- Posted by Jon Harju
- On October 3, 2019
Depression is among the most common mental disorders and the most treatable, but it’s not always well understood, or easy to detect.
At some time in their life, an estimated 1 in 4 Canadians will have a degree of depression severe enough to need treatment.
But, it’s not one size fits all for depression.
In honour of destigmatizing this common mental health disorder, we delve into some truths that everyone should know.
What is depression?
Depression, from a medical standpoint, refers to feelings of sadness or low mood that lasts longer than two weeks and affects your everyday life.
What causes depression?
There is not one single cause of depression. It typically develops due to a combination of factors, such as life events (i.e. trauma or death of a loved one) and biological factors (i.e. genetics, hormones, or an imbalance of certain chemicals in the brain).
People affected by depression often experience negative thinking patterns and may stop doing their normal activities. A vicious cycle can begin when your mood and motivation are low and consequently, you stop doing the things that you enjoy or that keep you feeling well. This leads to enhancing negative emotions even more.
Signs and symptoms of depression
Everyone experiences depression differently. There are many different types of depression and the impact can range from mild to severe. Typically, depression does not just ‘go away’ on its own. Depression does not discriminate and is not a sign of weakness or lack of will.
Examples of common depression signs and symptoms:
- feeling down or ‘numb’ for longer than two weeks
- losing interest in activities you used to enjoy
- difficulty concentrating
- lack of energy, or feeling fatigued
- negative self-talk
“Bad experiences don’t define you. They are something a person experiences, but they are not the person themselves. A person having a panic attack is not their panic attack. A person with depression, is not depression. You can walk in the rain, and feel the rain but, importantly, you are not the rain. I was not the rain. Metaphorically, I was soaked to my skin, but I wasn’t the rain.” – Matt Haig, mental health advocate and author of Reasons to Stay Alive.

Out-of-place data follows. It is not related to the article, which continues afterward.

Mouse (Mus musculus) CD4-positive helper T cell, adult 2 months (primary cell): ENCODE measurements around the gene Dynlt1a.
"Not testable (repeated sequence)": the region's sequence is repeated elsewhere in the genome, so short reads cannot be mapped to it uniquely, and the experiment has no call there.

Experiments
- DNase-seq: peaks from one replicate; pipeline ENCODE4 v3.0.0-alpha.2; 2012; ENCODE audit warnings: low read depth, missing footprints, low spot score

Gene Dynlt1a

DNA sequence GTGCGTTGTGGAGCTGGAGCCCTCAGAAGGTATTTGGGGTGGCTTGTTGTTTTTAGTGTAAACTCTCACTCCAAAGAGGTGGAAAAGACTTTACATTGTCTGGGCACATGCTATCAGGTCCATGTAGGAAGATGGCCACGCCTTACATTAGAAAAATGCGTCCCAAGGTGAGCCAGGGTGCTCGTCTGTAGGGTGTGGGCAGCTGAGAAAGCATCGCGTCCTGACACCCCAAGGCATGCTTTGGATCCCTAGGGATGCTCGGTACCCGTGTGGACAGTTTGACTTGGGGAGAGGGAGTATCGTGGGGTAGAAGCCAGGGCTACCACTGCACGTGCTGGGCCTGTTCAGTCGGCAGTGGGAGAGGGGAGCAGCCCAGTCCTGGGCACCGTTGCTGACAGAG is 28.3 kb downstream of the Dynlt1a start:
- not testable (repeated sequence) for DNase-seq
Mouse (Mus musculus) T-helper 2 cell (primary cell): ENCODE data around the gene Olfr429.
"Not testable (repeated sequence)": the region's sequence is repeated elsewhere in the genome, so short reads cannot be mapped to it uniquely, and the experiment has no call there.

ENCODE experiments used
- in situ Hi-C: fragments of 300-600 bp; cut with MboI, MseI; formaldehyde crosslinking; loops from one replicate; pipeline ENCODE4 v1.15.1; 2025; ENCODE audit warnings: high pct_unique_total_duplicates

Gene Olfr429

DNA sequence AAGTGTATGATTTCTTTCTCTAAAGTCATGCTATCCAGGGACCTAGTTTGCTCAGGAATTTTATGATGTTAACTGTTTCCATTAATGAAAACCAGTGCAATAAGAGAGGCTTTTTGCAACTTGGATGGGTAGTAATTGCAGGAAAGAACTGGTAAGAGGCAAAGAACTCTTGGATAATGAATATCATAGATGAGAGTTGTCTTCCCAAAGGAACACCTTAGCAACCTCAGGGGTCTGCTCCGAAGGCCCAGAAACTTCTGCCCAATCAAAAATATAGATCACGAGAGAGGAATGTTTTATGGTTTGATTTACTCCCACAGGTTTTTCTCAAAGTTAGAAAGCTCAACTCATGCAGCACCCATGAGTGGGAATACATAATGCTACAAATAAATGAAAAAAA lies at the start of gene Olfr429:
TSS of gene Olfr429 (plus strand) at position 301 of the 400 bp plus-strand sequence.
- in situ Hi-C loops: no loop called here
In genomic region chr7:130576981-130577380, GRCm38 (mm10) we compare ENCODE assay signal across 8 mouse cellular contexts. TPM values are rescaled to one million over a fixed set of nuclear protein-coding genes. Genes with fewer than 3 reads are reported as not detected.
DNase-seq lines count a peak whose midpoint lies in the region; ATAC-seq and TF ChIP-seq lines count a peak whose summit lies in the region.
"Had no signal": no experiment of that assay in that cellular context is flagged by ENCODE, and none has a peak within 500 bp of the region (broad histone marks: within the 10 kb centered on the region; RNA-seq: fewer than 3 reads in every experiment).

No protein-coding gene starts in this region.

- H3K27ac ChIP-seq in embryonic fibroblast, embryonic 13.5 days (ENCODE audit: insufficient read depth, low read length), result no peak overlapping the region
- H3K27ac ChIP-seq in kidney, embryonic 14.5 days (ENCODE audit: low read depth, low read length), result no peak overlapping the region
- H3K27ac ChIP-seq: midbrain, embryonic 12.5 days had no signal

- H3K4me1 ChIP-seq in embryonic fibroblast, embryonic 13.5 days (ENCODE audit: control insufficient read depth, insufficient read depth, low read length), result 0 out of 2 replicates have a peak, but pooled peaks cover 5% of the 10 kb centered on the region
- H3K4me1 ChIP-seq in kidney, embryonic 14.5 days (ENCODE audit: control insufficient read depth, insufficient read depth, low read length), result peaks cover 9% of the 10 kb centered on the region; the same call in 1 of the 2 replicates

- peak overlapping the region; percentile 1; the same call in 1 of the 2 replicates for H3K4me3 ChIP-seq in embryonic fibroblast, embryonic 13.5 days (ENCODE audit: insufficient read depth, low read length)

What you may not have known about depression
- Depression does not need a good reason
Sometimes people become depressed following an incident and for what seems like a ‘good’ reason—but with clinical depression, this may not be the case. The chemicals in the brain responsible for mood control may be out of balance, causing you to feel low even though everything in your life is seemingly going well.
- Symptoms of depression may seem unrelated
Changes in eating, appetite, and sleeping patterns may not seem connected to depression but often accompany those who are struggling with low mood. Physical aches and pains, social withdrawal, and not caring about your personal appearance or hygiene can also be related to depression.
- Everyday tasks seem impossible
Depression can make you feel wiped of energy. Even simple tasks such as sending an email or making a cup of coffee can leave you exhausted. Focus on small goals and avoid overwhelming yourself. With depression, it is important to not let your mood determine what you do. Getting your feet moving, no matter how small can help you move towards positive change.
- You feel alone, even when you’re not
Even when someone else is in the room with you, depression may leave you feeling alone and isolated. You may know your loved ones care about you, yet you still feel unworthy of love and affection and that nobody understands you. This can make you want to withdraw and disconnect even more from others. Try to keep a journal listing all the people in your life who care about you, as a helpful reminder of your support network.
- Anger can underlie depression
When dealing with mental health issues or depression, it can be difficult to ask for help as there is still a stigma about having a mental health issue despite how common it is. However, getting help may be essential for you to live your best life possible. More than half of those who have had one major depressive episode will have future episodes as well. Therapy can minimize the chance of recurrence and teach you tools to reframe your negative thinking and combat the side effects of depression.
Shattering the depression stigma
We need to understand the truths about depression in order to demolish the stigma that often spans generations. While depression can be serious and difficult to manage, it is far from hopeless. The majority of those suffering from depression can be effectively treated. There are many different types of successful treatments and actions people can take to overcome this disorder, and it’s imperative to reach out for the professional mental health support you need and deserve.
Download Snapclarity to complete your free mental health check-up.